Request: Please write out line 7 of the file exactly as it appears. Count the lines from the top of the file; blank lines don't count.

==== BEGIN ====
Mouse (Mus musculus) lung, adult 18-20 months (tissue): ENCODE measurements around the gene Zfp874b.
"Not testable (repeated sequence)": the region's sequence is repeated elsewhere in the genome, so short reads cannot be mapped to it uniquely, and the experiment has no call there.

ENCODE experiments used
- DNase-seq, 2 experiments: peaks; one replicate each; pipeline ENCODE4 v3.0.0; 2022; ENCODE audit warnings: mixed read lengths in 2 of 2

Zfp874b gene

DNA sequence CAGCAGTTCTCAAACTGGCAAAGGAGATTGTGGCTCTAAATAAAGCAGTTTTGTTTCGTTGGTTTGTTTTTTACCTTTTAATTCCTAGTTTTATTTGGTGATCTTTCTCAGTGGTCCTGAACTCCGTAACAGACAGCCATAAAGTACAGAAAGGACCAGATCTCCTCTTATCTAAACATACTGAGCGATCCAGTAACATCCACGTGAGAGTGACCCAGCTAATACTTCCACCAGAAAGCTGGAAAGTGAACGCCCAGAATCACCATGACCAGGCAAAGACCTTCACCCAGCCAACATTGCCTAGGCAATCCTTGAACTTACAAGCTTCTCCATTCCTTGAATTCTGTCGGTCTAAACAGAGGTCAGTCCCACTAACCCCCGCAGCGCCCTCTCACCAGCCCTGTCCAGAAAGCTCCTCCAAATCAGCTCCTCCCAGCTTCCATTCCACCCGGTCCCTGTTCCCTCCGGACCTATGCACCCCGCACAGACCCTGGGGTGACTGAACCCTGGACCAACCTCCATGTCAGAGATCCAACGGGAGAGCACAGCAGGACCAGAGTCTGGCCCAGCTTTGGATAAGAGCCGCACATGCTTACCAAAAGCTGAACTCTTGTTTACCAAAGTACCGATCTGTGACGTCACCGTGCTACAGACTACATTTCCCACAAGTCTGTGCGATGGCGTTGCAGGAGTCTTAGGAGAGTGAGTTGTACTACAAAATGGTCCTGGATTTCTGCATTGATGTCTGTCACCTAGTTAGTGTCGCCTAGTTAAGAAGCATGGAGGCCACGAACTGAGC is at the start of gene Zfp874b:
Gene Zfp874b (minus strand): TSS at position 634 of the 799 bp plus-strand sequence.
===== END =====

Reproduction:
Gene Zfp874b (minus strand): TSS at position 634 of the 799 bp plus-strand sequence.